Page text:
Telling a story through a video game can be easy depending on how you approach the task. At the end, though, one has to remember that the main objective is still to make a game and that should be the focus. Embers of Mirrim is a game that, sadly, tries to tell a story more than trying to keep the player entertained or having fun.
The game has a story that isn’t really explained well. It’s simple and enough for the game to work but the big problem is that it’s never really explained in the game. Besides the initial cutscene and the ending one, there’s nothing in the game that will remind you of the story or that there’s even one. You’ll probably even forget that it’s there while playing the game. The biggest issue is that the story is overall best explained in the description at the eShop and not through the software itself.
As a game, its controls feel well done overall. Embers of Mirrim includes several levels in which you’ll encounter a few puzzles using the split mechanic joined together by simple platforming challenges. The first thing is what makes the game unique. By holding both L and R, you can split your character into two energy orbs that you can control independently with each control stick. Most of the challenges you’ll encounter revolve around this gameplay mechanic, testing your coordination and puzzle-solving abilities. Some of these puzzles can be quite interesting while others are simple.
The platformer sections serve more as a bridge and relax between the puzzle sections. Sadly, they are very simple and easy. Sometimes you’ll even just go forward without even being challenged at all which makes these section feel more like fillers than anything else.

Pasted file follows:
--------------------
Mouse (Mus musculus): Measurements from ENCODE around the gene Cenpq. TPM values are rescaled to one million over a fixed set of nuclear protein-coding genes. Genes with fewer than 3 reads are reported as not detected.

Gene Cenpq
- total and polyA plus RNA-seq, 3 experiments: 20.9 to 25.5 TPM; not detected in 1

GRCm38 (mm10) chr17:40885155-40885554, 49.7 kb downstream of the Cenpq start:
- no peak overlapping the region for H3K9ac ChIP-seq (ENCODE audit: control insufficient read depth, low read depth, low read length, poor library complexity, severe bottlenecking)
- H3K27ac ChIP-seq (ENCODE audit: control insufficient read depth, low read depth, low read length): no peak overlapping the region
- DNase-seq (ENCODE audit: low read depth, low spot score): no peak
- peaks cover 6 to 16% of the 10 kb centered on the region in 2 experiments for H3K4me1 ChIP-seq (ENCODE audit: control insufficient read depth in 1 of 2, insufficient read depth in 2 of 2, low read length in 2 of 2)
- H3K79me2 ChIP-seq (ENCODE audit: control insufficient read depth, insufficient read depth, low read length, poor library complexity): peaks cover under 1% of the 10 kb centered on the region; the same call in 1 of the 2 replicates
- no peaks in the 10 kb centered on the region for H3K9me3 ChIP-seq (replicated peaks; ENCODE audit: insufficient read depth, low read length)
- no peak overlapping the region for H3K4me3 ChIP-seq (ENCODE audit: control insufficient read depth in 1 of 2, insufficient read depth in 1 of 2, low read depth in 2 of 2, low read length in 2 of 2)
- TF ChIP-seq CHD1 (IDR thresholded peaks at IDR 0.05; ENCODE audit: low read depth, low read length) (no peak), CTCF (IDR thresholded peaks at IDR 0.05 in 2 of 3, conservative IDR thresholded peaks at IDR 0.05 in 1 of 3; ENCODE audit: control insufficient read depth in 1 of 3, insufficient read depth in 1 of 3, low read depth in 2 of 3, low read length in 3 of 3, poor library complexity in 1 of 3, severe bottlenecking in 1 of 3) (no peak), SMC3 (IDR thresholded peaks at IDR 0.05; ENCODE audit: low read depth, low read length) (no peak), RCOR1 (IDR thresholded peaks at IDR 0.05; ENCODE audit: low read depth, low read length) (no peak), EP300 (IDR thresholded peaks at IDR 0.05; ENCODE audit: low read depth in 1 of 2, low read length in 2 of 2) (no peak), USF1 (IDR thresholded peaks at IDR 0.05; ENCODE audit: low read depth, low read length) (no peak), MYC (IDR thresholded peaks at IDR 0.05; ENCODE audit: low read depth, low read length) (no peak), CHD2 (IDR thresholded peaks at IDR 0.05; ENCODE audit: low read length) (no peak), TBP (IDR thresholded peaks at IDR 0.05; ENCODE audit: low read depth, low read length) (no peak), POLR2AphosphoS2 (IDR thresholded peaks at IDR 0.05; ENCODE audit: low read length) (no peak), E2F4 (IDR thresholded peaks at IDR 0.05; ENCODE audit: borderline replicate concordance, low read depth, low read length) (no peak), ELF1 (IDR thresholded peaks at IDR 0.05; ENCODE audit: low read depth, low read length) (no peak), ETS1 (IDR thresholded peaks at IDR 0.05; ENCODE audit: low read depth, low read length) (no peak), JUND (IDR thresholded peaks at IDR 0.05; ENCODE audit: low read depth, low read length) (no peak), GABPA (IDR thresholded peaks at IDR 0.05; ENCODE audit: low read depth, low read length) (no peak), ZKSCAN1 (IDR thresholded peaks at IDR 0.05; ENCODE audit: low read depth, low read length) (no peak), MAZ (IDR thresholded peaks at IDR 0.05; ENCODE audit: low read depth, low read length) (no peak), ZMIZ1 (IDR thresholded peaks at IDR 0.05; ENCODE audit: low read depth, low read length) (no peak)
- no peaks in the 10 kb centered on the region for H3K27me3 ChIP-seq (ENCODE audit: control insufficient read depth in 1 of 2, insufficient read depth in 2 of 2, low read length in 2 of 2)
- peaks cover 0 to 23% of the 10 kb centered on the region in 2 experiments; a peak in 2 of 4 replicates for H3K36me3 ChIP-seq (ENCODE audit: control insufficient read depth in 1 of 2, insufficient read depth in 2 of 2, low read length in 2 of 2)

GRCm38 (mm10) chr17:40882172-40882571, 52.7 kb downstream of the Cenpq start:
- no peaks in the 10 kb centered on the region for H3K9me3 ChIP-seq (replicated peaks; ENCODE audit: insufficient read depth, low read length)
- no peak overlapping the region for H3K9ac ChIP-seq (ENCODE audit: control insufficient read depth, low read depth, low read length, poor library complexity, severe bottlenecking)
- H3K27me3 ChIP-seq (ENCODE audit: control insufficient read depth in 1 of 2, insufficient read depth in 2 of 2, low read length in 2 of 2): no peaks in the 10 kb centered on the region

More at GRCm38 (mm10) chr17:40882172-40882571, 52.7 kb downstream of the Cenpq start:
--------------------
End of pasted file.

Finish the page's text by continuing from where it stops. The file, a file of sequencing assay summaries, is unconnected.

During the game you’ll encounter a few boss battles. These are decent and feel more like a a final test to see if you really learned to use the splitting mechanic through the level.
Something also worth noting is that the developers flipped the “accept” and “cancel” buttons which can be confusing while navigating the few menus of the game.
Graphically, the game is overall unimpressive. Its art style feels generic and the environments all feel really similar and nothing special. The game runs at a constant framerate while docked with a few frame drops on the final levels. On portable mode, the framerate drops more frequently through the whole game but still easily tolerable. The cutscenes also suffer from framerate drops on both docked and portable mode.
The audio of the game is also quite uninteresting and overall bland and boring. The music is forgettable to the point that you’ll probably even forget that there’s music. The sound effects are done fine but are generic.
System reviewed on: Nintendo Switch.
Disclaimer: A review code for Embers of Mirrim was provided by the developer.